Approximately 150 million years ago, a toothy marine reptile swam through the Texas seas. When it died, it drifted to the bottom, where scavengers feasted and silt covered its bones. That should have been the end of it. Instead, through the slow action of geology, some of those bones eroded out in what is today the Malone Mountains of West Texas. Collected by a team of scientists from Southern Methodist University and the University of Texas at Austin, those bones were recently determined to be the state’s first known Jurassic vertebrate fossils.
The bones belonged to a plesiosaur, part of a diverse group of marine reptiles that dominated the seas throughout the Jurassic and Cretaceous eras. Plesiosaurs came in multiple families, each of which experimented variously with long, stiff necks (for catching fish) or shorter ones (often for tackling larger prey.)
When it comes to the 180-million-yearslong Mesozoic Era—when dinosaurs ruled the land and other reptiles the seas and skies—Texas’ fossil record is uncommonly rich. Triassic quarries produced gharial and dinosaur-like crocodile relatives. Fossils from the Cretaceous, when dinosaurs reached their full flower, are found throughout Central and West Texas.
But rocks from the Jurassic Period—the epoch from 145 to 200 million years ago—are largely absent from Texas. “Out of 270,000 square miles in the state, there’s 13 square miles of Jurassic outcrop in the Malone Mountains, and it’s the one place to go look for Jurassic fossils,” says Steve May, a research associate at the University of Texas in Austin’s Jackson School of Geosciences Museum of Earth History.
The mountains are a remote, rugged landscape, thrusting up from the desert between Van Horn and El Paso. The rocks—poking up amid horse-crippling cactus and blazing hillsides—are composed of sandstones and siltstones, the sole remnants of a shallow stretch of ocean that covered part of Texas during the late Jurassic. Across the border, Mays says, the rocks of Northern Mexico include a bounty of Jurassic marine reptiles, including dolphin-like ichthyosaurs, flippered marine crocodiles, and long-necked, sculling predators called plesiosaurs. In Texas, however, nobody had found one.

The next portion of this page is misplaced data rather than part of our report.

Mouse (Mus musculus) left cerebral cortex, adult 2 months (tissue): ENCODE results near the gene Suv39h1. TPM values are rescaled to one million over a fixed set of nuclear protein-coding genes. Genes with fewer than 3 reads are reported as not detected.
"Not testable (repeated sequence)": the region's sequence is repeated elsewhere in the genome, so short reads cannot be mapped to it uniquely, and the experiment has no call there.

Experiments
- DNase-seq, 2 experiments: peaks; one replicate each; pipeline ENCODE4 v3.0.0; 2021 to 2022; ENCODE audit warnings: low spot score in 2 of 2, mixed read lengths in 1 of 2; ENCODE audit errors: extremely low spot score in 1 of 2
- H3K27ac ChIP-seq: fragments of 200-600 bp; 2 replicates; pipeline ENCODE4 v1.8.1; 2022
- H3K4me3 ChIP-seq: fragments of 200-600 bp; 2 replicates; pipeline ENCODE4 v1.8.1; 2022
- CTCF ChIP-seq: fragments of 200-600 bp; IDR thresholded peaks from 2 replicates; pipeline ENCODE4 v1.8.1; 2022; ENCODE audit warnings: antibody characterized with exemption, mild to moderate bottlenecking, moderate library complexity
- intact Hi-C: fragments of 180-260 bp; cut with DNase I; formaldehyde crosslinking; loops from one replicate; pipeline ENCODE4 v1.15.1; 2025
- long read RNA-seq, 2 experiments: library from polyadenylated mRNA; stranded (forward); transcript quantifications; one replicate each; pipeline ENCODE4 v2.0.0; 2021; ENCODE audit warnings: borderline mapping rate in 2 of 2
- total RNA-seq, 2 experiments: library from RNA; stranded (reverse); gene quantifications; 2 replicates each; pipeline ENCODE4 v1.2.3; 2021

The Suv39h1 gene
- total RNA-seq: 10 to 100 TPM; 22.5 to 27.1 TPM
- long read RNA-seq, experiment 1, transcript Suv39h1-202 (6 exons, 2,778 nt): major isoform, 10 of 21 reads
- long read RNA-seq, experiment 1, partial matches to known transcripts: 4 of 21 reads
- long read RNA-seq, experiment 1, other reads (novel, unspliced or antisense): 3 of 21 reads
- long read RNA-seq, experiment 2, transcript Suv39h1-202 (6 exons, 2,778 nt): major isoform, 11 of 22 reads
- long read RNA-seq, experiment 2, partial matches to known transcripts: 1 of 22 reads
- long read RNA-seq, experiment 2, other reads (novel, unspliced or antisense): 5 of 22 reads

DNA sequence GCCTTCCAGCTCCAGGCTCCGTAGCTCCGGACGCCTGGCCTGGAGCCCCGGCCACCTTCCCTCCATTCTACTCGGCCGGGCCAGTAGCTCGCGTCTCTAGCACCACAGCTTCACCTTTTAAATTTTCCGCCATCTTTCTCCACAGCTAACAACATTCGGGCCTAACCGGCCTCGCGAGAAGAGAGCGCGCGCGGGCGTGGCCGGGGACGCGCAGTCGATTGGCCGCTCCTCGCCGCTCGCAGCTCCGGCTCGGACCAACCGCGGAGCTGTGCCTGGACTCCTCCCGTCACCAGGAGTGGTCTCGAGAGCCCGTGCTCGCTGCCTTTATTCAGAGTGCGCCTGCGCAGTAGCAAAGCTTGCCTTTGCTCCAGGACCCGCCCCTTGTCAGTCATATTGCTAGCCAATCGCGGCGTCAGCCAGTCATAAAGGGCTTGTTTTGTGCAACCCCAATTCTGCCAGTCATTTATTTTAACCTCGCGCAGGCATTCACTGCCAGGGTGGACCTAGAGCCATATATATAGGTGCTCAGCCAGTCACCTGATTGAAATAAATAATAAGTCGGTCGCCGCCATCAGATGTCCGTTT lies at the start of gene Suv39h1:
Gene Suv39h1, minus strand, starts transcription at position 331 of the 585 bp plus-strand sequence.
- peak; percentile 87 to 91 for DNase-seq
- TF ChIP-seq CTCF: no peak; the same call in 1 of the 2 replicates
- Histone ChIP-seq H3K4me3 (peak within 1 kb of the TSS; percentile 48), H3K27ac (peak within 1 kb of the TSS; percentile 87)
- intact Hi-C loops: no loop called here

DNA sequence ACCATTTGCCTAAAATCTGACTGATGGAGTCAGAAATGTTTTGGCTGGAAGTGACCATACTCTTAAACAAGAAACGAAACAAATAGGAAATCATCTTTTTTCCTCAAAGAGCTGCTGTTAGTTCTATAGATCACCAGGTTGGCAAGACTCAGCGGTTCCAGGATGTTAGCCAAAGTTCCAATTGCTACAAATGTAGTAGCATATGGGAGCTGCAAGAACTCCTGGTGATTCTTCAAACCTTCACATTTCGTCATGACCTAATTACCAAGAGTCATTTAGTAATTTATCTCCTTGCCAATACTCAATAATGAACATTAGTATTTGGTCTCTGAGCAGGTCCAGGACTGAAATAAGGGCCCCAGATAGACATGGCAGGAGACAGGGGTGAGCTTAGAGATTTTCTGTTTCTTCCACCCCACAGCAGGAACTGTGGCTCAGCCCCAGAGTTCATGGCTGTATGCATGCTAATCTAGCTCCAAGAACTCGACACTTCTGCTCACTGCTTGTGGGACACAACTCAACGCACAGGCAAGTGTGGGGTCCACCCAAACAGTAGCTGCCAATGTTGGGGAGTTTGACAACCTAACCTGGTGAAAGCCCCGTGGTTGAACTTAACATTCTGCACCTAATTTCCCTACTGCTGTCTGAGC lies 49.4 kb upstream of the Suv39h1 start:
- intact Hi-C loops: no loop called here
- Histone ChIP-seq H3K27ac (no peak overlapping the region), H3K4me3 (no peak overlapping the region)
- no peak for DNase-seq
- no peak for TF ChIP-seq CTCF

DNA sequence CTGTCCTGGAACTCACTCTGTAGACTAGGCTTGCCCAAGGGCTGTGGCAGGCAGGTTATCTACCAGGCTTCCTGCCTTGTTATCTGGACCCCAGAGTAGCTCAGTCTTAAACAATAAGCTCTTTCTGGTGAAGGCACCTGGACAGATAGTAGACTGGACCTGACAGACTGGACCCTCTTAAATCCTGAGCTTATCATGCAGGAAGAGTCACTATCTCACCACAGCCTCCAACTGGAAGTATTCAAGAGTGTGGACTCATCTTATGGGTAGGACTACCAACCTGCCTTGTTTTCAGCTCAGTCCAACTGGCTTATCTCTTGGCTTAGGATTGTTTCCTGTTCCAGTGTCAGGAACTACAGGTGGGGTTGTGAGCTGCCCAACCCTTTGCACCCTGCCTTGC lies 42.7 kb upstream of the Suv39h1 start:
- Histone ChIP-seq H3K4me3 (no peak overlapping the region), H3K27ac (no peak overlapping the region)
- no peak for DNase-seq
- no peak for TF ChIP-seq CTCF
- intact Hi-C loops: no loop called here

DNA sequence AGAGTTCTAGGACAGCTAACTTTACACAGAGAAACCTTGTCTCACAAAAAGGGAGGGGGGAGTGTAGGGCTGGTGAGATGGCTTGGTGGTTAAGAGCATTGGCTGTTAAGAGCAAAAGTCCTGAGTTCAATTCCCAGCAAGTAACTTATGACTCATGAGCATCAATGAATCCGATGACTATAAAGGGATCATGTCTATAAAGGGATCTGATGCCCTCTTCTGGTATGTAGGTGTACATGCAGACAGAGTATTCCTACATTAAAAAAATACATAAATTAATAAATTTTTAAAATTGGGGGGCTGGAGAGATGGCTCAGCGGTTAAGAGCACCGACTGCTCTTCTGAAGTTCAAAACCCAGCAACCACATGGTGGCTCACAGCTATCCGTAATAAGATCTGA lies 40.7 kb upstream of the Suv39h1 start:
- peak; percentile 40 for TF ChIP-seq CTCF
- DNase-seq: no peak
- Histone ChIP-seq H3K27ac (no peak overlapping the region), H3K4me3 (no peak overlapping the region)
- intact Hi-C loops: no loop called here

Mays had been researching a book project on Texas paleontology when he realized how poor the states’ Jurassic record was. But while digging up any mention he could of the states’ Jurassic deposits, he found tantalizing clues: In a 1938 paper on the geology of the Malone Mountains, the author mentioned large fragments of bone eroding out of the slopes that had never been collected or formally described in a scientific journal. “It was enough of a hint to make me think it was worth taking a look,” Mays says.
In 2015, Mays and other paleontologists from UT and SMU went out prospecting together in the area, getting permission to collect on both private and state-owned land. During their initial trip—conducted over a few days—they picked up a few bone fragments. When they returned in 2016, they invited along a paleontologist from UT, Lisa Boucher, to collect some of the fossilized driftwood and spiral-shelled ammonites they’d found. While Boucher specializes in non-vertebrate paleontology, she made an exception on the trip, picking up the vertebra of a marine reptile. Some of the other bone fragments proved to belong to the remains of a limb bone.
The vertebra suggests that the Malone Mountain plesiosaur belonged to one of the short-necked lineages, Mays says. But more finds are needed to pin down a species or other aspects of its life history. For now, it’s enough to confirm that Texas has a Jurassic landscape of its very own.
“Hopefully other paleontologists with the right permits will get out that way,” Mays says. “There’s got to be more out there.”
Editors Note: A previous version of the story had Steve May’s name as Stan Mays. We have updated the story with the correct name. We sincerely regret the error.